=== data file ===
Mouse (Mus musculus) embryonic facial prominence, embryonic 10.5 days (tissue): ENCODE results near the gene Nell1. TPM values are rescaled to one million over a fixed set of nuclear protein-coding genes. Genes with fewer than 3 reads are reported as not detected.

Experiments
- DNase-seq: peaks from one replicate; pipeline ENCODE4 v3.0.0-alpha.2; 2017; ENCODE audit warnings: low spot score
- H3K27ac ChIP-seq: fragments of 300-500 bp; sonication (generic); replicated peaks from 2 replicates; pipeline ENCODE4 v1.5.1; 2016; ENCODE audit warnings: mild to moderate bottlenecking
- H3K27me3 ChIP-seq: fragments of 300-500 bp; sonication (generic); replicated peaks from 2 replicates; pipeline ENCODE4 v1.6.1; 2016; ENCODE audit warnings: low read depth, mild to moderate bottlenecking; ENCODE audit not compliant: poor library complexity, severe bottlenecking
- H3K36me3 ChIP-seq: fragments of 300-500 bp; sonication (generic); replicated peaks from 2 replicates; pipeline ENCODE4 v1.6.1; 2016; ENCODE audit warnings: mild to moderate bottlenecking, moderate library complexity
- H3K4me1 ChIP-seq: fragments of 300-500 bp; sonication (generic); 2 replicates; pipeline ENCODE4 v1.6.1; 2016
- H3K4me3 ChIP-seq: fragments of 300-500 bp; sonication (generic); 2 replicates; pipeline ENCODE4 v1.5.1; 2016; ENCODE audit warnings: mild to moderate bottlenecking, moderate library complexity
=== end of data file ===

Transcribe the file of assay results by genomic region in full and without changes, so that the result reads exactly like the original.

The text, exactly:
Mouse (Mus musculus) embryonic facial prominence, embryonic 10.5 days (tissue): ENCODE results near the gene Nell1. TPM values are rescaled to one million over a fixed set of nuclear protein-coding genes. Genes with fewer than 3 reads are reported as not detected.

Experiments
- DNase-seq: peaks from one replicate; pipeline ENCODE4 v3.0.0-alpha.2; 2017; ENCODE audit warnings: low spot score
- H3K27ac ChIP-seq: fragments of 300-500 bp; sonication (generic); replicated peaks from 2 replicates; pipeline ENCODE4 v1.5.1; 2016; ENCODE audit warnings: mild to moderate bottlenecking
- H3K27me3 ChIP-seq: fragments of 300-500 bp; sonication (generic); replicated peaks from 2 replicates; pipeline ENCODE4 v1.6.1; 2016; ENCODE audit warnings: low read depth, mild to moderate bottlenecking; ENCODE audit not compliant: poor library complexity, severe bottlenecking
- H3K36me3 ChIP-seq: fragments of 300-500 bp; sonication (generic); replicated peaks from 2 replicates; pipeline ENCODE4 v1.6.1; 2016; ENCODE audit warnings: mild to moderate bottlenecking, moderate library complexity
- H3K4me1 ChIP-seq: fragments of 300-500 bp; sonication (generic); 2 replicates; pipeline ENCODE4 v1.6.1; 2016
- H3K4me3 ChIP-seq: fragments of 300-500 bp; sonication (generic); 2 replicates; pipeline ENCODE4 v1.5.1; 2016; ENCODE audit warnings: mild to moderate bottlenecking, moderate library complexity